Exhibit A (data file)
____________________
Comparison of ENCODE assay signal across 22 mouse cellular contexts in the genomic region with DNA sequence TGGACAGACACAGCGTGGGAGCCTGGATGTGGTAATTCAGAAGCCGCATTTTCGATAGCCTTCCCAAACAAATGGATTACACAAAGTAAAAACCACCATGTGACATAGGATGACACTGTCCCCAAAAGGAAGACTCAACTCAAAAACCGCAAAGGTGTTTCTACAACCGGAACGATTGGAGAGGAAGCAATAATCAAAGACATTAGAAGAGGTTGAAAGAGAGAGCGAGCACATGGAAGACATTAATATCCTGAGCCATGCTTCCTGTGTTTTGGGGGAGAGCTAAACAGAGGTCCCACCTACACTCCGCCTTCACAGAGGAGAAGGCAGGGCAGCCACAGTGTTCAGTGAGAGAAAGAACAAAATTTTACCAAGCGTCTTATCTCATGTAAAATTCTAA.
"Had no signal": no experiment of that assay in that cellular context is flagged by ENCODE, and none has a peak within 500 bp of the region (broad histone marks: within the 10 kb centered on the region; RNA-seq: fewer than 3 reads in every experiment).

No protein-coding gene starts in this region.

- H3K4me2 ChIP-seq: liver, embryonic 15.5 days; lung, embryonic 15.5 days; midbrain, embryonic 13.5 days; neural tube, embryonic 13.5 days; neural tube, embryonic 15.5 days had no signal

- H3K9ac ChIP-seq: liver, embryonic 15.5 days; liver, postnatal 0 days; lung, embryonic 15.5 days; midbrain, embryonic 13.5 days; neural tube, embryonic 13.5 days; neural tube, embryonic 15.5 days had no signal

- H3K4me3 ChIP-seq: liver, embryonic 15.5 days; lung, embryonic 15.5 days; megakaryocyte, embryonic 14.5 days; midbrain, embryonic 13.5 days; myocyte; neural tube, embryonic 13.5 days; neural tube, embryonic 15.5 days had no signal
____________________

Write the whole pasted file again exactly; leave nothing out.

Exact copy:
Comparison of ENCODE assay signal across 22 mouse cellular contexts in the genomic region with DNA sequence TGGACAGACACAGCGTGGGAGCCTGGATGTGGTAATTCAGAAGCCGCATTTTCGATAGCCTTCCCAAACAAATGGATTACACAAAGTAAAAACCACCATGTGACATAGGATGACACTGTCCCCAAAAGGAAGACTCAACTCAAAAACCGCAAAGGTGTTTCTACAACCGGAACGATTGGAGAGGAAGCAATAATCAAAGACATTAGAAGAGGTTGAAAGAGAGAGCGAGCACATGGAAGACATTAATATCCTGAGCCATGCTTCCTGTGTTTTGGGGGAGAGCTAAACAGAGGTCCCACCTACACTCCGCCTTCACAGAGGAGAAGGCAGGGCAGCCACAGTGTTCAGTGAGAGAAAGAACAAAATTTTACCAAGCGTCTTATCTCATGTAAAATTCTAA.
"Had no signal": no experiment of that assay in that cellular context is flagged by ENCODE, and none has a peak within 500 bp of the region (broad histone marks: within the 10 kb centered on the region; RNA-seq: fewer than 3 reads in every experiment).

No protein-coding gene starts in this region.

- H3K4me2 ChIP-seq: liver, embryonic 15.5 days; lung, embryonic 15.5 days; midbrain, embryonic 13.5 days; neural tube, embryonic 13.5 days; neural tube, embryonic 15.5 days had no signal

- H3K9ac ChIP-seq: liver, embryonic 15.5 days; liver, postnatal 0 days; lung, embryonic 15.5 days; midbrain, embryonic 13.5 days; neural tube, embryonic 13.5 days; neural tube, embryonic 15.5 days had no signal

- H3K4me3 ChIP-seq: liver, embryonic 15.5 days; lung, embryonic 15.5 days; megakaryocyte, embryonic 14.5 days; midbrain, embryonic 13.5 days; myocyte; neural tube, embryonic 13.5 days; neural tube, embryonic 15.5 days had no signal